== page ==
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Ford to invest $1 billion in Chicago plants, hire 500 workers

In this Oct. 22, 2014 photo, workers perform final inspections on 2015 Ford Explorers on the assembly line at the Chicago Ford Assembly Plant.

Ford Motor Co. says it is investing $1 billion in its Chicago plants. AP file photo

Ford Motor Co. announced Thursday it will invest $1 billion to upgrade its two Chicago-area plants and hire 500 workers here.

Ford plans to expand capacity to produce an all-new Ford Explorer, Police Interceptor Utility and Lincoln Aviator.

The automaker operates an assembly plant on the city’s Southeast Side and a stamping plant in south suburban Chicago Heights.

“When it’s all finished, Chicago Assembly will have an all new state-of-the-art body shop, an all-new paint shop and new tooling to build this new lineup,” Joe Hinrichs, Ford’s president of global operations, said during a news conference at McCormick Place ahead of the Chicago Auto Show.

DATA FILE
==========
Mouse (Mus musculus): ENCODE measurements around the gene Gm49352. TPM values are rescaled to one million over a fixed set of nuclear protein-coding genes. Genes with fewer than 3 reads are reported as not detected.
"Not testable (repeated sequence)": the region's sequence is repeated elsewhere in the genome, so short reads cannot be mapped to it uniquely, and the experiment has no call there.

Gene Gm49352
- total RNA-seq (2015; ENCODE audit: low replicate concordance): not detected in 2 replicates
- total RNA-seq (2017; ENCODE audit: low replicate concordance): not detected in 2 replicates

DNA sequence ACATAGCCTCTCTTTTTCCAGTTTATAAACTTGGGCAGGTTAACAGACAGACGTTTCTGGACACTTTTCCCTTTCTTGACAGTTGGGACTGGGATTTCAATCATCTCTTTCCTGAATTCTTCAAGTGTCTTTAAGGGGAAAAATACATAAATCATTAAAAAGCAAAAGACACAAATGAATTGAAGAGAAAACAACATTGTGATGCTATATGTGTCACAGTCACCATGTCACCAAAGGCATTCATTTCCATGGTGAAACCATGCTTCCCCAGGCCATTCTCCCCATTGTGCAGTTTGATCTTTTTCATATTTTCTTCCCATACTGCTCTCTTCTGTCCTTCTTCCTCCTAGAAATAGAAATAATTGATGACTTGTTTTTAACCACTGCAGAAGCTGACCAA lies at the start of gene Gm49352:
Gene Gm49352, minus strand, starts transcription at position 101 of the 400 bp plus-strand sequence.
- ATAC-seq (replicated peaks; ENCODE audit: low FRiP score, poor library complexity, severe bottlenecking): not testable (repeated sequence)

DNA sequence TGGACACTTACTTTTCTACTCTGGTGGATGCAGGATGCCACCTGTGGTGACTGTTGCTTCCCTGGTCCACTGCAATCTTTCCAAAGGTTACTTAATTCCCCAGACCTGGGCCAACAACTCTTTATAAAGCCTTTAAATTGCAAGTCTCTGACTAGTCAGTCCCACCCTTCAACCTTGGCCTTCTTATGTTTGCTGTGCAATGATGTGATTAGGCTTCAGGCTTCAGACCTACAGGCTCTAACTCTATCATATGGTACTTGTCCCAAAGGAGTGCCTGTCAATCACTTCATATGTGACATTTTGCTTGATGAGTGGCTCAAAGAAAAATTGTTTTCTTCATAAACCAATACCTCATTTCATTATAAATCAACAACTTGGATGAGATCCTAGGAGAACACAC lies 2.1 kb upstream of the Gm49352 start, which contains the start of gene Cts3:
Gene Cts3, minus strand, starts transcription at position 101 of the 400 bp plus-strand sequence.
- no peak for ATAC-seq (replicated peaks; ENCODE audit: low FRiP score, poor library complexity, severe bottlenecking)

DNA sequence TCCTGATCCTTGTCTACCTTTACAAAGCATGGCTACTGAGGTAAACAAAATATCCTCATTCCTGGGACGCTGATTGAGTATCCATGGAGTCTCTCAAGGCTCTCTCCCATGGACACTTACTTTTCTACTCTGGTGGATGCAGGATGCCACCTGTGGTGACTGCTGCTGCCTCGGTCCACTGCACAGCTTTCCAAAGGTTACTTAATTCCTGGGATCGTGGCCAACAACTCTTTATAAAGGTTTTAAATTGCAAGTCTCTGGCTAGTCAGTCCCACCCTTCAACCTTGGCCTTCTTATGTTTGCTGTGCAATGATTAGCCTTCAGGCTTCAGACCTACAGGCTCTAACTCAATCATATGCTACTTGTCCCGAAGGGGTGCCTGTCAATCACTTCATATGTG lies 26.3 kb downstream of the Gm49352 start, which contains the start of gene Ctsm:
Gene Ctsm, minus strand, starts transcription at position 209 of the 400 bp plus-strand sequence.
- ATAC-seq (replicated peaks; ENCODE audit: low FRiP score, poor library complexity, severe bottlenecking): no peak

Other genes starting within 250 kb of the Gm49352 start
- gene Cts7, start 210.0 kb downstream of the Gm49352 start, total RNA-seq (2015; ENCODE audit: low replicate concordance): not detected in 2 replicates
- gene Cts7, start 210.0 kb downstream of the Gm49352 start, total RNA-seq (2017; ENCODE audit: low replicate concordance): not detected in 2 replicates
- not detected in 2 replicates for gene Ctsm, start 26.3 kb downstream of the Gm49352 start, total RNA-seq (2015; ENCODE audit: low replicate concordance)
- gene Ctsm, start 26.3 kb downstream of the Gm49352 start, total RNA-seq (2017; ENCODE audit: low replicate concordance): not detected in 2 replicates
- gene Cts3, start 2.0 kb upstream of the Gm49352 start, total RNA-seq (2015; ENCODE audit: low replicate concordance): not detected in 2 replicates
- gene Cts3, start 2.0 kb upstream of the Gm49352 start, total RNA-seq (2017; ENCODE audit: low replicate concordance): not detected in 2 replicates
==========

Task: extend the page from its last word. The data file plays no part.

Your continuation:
Upgrades at the assembly plant are to begin in March and be completed this spring.

Mayor Rahm Emanuel with Joe Hinrichs, Ford's president of global operations, at the Chicago Auto Show on Thursday, Feb. 7, 2019.

Mayor Rahm Emanuel with Joe Hinrichs, Ford’s president of global operations, at the Chicago Auto Show on Thursday, Feb. 7, 2019. | Mitch Dudek/Sun-Times

“It may be built Ford tough, but I can say with absolute confidence it will be Chicago tough as well,” Mayor Rahm Emanuel said after viewing the new vehicles, which will go on sale later this year.

The company said the new hires — about 200 have been added in recent weeks — will all be assigned to the Torrence Avenue Assembly Plant, bringing the total number of workers there to about 4,600. There are about 1,200 workers at the Chicago Heights Stamping Plant.

Hinrichs said $40 million will also be spent to “improve our employees’ work experience” on things like new LED lighting, increased security, a renovated cafeteria and new break areas.

“We want an environment where everybody wants to work and feel that their children can work there,” Hinrichs said.

The plants have a history of sexual and racial harassment that resulted in millions spent on legal settlements in recent years.

In April, Ford announced it will shed most of its North American car lineup as part of a broad plan to save money and make the company more competitive in a fast-changing marketplace.

Production of the Ford Taurus at the company’s two Chicago-area plants will stop in March.